Testing vertical dynamics of an Audi A8 on a quarter-car test rig

For the last two weeks I have been in an automotive engineering class here at TU Braunschweig. University classes in Germany are structured differently from those in the U.S. becasue 100% of your grade is based on the final test at the end of the semester. Yikes! Needless to say, it felt like I was back at Mines studying last Thursday night. But besides stuffing my head full of gear ratios, types of transmissions and breaking circuits, we did learn a lot of interesting things about cars.

Each day we had lectures about subsystems of the car, and without knowing it, the teachers often used one phrase when answering these types of questions: “Why do you put the anti-roll bar on the back wheel?” “Why would you use louvers?” Your geeky professor just looks at you and states the obvious: “Oh! Because it’s more fun to drive.”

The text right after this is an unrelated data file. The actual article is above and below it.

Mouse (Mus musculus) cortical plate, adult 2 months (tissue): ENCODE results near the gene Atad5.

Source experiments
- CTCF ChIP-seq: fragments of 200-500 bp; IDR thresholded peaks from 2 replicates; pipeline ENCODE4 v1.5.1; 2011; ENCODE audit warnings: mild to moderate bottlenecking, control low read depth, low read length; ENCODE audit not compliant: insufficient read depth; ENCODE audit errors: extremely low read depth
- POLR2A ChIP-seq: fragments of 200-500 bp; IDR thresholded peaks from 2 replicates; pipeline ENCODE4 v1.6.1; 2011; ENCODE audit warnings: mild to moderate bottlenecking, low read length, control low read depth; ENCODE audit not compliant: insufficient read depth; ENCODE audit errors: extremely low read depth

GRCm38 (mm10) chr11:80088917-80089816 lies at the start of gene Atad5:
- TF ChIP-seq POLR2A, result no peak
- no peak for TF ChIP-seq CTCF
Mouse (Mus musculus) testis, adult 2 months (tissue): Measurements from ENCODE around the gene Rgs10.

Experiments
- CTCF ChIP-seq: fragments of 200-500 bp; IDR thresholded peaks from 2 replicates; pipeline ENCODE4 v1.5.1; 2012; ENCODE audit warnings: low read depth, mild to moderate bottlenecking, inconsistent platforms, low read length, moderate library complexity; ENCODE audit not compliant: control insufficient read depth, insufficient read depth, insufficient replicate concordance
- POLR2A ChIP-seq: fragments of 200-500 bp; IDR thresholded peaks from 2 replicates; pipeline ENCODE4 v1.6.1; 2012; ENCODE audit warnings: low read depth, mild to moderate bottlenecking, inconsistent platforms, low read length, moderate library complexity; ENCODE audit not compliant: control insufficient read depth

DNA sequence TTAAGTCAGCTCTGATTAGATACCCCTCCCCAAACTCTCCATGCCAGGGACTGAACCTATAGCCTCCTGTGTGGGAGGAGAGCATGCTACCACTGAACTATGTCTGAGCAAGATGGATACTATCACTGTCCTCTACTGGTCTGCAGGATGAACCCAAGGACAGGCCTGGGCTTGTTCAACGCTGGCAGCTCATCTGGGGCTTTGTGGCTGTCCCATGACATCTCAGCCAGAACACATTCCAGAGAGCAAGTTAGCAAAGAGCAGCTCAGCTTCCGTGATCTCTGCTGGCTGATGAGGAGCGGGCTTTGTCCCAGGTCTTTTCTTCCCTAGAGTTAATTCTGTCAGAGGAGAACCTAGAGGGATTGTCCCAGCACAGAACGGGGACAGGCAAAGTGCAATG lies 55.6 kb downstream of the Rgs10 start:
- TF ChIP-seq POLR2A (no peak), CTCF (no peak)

The Automotive Institute at TU Braunschweig also has a pretty neat testing facility, and some awesome cars to go along with it. After learning about the infrared cameras and other fancy features, it was fun to see them on an actual 100,000 euro car.

They showed us how to perform tests for vertical dynamics on a car chassis using quarter-car test rigs. We saw the tests for vibration and damping on an Audi A8. I never thought I would have seen a Fourier series put to use on an Audi but, sure enough, now I have.

We also went to the Autostadt, which is composed of museums and exhibits of all the different Volkswagen cars. It includes pavilions for Audi, Porsche and Lamborghini, companies owned by Volkswagen. We ran around designing out own Audi, looking at classic cars and sitting in some of the most expensive Porsches. For me it confirmed that someday I am going to spend an unreasonable amount of money on a car.

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